Right up front, helical fletching that is functioning properly will improve accuracy under all conditions.

It can make the difference between hitting a 10-ring and missing it, or even potentially between hitting the target at all.

The stabilization also allows it to better resist wind and other factors that might otherwise throw off its path.

I resisted switching to helical fletching once upon a time because I was generally happy with my setup, but after I started working toward longer and longer shots, I noticed a steady decline in my own performance.

I told myself that it was I that needed to get better, not blaming the tools and all that, but once I switched to helical fletching and got dialed in with them the improvement was immediately apparent.

But it isn’t just pure accuracy we are talking about here: helical fletching might at times be a necessary upgrade.

Probably the most important benefit of helical fletching for hunters is that the rotation imparted will greatly help stability with large, fixed broadhead points from any given bow.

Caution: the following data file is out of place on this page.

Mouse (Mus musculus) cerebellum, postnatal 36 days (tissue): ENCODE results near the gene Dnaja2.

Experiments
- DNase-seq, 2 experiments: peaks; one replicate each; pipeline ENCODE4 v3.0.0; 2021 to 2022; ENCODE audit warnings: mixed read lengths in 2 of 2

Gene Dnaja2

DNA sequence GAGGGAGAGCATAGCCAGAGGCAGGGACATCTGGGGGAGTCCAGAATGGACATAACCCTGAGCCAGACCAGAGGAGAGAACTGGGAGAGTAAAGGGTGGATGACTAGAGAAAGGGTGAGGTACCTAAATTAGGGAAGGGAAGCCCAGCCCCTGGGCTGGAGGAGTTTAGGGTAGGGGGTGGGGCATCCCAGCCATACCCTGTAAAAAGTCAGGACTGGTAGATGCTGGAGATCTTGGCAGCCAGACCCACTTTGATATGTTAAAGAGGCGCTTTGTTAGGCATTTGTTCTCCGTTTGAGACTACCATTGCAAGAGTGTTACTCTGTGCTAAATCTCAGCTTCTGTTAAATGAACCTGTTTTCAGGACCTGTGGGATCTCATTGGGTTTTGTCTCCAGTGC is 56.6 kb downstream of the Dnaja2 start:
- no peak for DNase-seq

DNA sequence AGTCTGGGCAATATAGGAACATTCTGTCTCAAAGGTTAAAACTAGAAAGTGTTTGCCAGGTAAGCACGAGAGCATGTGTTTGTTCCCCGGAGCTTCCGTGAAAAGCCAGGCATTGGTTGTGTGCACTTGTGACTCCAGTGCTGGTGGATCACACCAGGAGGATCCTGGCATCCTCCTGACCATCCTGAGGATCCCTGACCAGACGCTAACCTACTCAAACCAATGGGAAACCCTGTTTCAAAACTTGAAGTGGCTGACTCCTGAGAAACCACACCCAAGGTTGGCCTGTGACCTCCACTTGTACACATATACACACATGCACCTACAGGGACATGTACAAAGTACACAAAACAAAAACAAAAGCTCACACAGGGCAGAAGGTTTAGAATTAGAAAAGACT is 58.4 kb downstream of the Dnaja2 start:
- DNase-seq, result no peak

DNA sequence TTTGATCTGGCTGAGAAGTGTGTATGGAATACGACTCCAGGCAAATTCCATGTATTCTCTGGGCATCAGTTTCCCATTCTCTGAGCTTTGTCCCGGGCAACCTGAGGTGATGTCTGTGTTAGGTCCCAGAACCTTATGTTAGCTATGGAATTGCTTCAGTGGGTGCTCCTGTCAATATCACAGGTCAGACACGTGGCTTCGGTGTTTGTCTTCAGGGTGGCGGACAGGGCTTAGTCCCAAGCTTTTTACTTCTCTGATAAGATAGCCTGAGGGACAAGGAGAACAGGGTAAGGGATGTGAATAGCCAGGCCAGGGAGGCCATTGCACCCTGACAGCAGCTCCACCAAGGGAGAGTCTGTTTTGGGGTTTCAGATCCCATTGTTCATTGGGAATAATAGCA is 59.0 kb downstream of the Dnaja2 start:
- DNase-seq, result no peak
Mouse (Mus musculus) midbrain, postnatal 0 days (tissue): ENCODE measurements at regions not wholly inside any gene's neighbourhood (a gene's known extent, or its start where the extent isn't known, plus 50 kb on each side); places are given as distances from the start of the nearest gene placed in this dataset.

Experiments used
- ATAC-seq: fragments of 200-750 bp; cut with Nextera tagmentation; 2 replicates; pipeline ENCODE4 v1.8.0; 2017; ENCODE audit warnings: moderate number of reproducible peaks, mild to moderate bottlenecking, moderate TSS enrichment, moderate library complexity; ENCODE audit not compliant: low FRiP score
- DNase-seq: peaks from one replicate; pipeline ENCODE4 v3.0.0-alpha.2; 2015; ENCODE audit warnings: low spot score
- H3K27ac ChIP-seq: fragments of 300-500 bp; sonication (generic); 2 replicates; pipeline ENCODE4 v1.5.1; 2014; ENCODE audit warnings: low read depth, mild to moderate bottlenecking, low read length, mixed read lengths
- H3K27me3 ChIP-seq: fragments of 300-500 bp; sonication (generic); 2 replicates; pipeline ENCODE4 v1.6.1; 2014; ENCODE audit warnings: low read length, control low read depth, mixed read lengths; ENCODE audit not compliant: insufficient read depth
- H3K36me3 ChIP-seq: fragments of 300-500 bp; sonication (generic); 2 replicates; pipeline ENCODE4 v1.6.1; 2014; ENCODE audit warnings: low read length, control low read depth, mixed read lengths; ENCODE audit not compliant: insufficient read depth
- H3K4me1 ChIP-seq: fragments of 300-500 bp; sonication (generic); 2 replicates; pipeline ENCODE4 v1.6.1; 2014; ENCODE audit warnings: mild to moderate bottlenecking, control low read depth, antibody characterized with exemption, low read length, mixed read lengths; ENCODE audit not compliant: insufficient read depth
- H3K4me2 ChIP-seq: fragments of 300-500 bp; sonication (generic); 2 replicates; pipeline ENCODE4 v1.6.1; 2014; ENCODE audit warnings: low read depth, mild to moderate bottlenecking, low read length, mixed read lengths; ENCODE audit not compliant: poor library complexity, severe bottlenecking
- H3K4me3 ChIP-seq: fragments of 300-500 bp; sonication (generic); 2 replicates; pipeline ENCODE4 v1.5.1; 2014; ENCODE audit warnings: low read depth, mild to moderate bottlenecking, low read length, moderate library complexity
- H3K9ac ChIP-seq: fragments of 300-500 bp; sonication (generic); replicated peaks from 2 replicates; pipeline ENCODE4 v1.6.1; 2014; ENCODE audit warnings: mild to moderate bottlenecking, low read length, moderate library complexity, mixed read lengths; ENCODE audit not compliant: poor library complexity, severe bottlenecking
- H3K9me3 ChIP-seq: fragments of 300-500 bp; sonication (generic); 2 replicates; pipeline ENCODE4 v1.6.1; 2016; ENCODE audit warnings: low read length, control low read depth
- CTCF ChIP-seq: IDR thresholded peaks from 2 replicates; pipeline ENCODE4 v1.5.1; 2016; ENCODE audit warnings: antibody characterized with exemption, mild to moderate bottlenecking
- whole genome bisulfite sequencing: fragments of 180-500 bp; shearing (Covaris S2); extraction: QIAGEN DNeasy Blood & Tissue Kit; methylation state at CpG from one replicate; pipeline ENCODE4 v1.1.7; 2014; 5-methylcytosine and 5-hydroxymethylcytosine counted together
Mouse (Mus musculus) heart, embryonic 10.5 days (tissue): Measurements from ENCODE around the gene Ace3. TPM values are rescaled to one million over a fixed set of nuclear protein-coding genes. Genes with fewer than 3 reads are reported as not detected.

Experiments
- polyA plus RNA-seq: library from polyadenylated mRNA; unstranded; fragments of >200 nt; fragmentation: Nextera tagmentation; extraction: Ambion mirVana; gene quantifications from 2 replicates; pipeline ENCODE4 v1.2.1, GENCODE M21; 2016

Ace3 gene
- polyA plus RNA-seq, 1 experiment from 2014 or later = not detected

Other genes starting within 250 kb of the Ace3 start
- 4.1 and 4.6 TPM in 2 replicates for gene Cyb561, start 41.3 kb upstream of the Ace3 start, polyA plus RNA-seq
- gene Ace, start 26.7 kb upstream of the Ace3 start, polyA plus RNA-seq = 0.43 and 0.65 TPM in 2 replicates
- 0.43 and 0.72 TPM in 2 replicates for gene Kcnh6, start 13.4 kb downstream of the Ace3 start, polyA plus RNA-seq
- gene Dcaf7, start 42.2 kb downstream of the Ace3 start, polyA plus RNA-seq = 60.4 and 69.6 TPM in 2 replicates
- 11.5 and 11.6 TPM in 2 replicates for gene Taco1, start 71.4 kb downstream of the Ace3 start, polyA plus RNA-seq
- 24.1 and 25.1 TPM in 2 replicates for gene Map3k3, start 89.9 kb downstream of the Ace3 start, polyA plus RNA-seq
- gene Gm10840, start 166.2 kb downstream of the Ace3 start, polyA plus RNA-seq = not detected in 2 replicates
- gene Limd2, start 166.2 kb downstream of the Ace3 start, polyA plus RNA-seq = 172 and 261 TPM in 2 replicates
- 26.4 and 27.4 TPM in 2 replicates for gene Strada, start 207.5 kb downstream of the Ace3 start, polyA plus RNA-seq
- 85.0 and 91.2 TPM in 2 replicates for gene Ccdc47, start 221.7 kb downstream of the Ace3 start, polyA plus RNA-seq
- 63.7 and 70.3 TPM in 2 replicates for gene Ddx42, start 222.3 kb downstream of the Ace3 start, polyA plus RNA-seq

Shooting broadheads with straight-fletched arrows from a bow that isn’t optimized can lead to lots of wobble and poor attitude.

Finally, one of the more practical applications of helical fletching (in the case of right-turn fletching) is that it helps prevent broadheads from loosening up inside the target, be it animal or something else.

The clockwise rotation of the arrow helps to snug the broadheads tight upon impact, sometimes preventing loss.

Is Helical Fletching Always a Good Thing?

Contrary to popular opinion, helical fletching is not so totally superior to straight and offset fletching that you should only ever use it. It does, indeed, have drawbacks all its own.